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HomeFront wants to set world record for collecting diapers and baby wipes

HomeFront wants to collect 250,000 diapers and wipes by Mother’s Day on May 9 so it can land a spot in the Guinness World Records book – but more importantly, to help families who cannot afford to keep their babies in diapers.

HomeFront, which helps the homeless and the working poor, operates its own Diaper Resource Center in a blue warehouse building at its Family Preservation Campus in Ewing Township. The nonprofit group’s headquarters is in Lawrence Township.

While the Mother’s Day diaper drive aims to set a world record, it is also another way to honor the donors’ own mothers who cared for them and also to help another set of mothers take care of the children they love, HomeFront officials said.

Diapers of all sizes are needed. Diapers and wipes may be dropped off weekdays, between 9 a.m. and 3 p.m., at HomeFront’s headquarters at 1880 Princeton Ave. in Lawrence Township. They may also be dropped off on Saturday from 9 a.m. to noon.

Even before the COVID-19 pandemic, it was hard for parents to find enough money in the budget to pay for diapers and wipes, HomeFront officials said. One in three mothers nationwide cannot afford enough diapers, which cost an average of $80 per month per child.

There are no state or federal child safety net programs that allocate dollars specifically for the purchase of diapers. Food stamps cannot be used to pay for diapers, and that’s why HomeFront’s Diaper Resource Center is so important, HomeFront officials said.

“Since the COVID-19 pandemic began, we have distributed more than 630,000 diapers and wipes,” said Catherine Cozzi, HomeFront’s Resource Network director. “Our shelves are getting bare. We need to restock so we can continue to be there for families who are suffering.”

The Diaper Resource Center creates some room in the budget so that families who are trying to make ends meet can have help in getting diapers. If that need goes unmet, parents need to make hard choices – like less frequent diaper changes.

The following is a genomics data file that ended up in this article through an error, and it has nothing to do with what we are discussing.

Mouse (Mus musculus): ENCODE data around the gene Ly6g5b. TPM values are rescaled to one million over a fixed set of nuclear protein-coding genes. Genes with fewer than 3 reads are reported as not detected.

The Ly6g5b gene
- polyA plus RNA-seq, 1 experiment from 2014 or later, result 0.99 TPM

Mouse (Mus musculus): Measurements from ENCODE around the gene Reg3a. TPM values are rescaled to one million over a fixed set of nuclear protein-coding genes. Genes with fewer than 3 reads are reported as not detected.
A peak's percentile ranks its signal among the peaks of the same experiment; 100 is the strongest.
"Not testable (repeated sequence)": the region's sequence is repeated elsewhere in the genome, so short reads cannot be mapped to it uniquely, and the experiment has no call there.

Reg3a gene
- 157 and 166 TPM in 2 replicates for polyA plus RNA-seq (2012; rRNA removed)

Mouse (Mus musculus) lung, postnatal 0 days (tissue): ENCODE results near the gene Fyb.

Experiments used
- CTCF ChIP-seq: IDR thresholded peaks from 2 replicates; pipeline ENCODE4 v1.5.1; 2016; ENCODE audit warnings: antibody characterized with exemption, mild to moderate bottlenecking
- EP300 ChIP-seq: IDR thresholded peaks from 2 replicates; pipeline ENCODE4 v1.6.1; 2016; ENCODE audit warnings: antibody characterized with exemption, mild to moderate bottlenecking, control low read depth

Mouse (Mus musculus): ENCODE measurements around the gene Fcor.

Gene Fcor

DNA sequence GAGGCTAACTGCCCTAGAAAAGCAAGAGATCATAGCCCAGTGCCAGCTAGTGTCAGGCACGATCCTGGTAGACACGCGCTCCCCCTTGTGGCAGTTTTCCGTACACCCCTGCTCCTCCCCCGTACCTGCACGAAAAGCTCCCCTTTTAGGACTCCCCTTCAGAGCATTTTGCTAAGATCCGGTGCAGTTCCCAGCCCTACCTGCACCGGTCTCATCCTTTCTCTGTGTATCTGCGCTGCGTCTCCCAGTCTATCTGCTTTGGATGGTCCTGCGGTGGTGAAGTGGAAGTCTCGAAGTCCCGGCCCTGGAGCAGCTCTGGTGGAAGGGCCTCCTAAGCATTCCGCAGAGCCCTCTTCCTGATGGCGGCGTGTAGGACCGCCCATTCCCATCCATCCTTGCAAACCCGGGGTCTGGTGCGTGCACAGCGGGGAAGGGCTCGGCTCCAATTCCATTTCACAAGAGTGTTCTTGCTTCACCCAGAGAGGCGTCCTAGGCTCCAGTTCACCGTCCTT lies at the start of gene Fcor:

“We have seen the most horrific cases of diaper rash because parents change diapers on a set schedule, as opposed to when there is a need, because they just don’t have enough diapers,” said Connie Mercer, Homefront’s executive director.

Diapers are a necessity to keep a child healthy, and the kind of shame that parents feel when they can’t keep their baby clean is overwhelming, Mercer said.

But it’s more than just having enough diapers to keep a baby clean and dry, HomeFront officials said. Without diapers, a baby cannot take part in early childhood education, and without childcare, parents cannot hold down a job. Most childcare programs require parents to provide diapers.

“This is about helping parents work. If children need access to disposable diapers to attend a daycare program, without those diapers parents can’t go to work,” Mercer said. “Childcare is a critical link to help families get to work, and diapers are a key part of that.”

The Diaper Resource Center, which opened in 2018, had been a dream for Mercer since the days when a group of women – herself included – visited the motels along Brunswick Pike in Lawrence Township to feed hungry, homeless families.

“I had this dream for years. The moms would ask if we had diapers for them. We could not meet that need, and it broke my heart,” said Mercer, who founded HomeFront.

While there are food banks that help families in need of food, such a resource does not exist for diapers and wipes. HomeFront’s Diaper Resource Center has stepped into the void and provides diapers to families in need, Mercer said.

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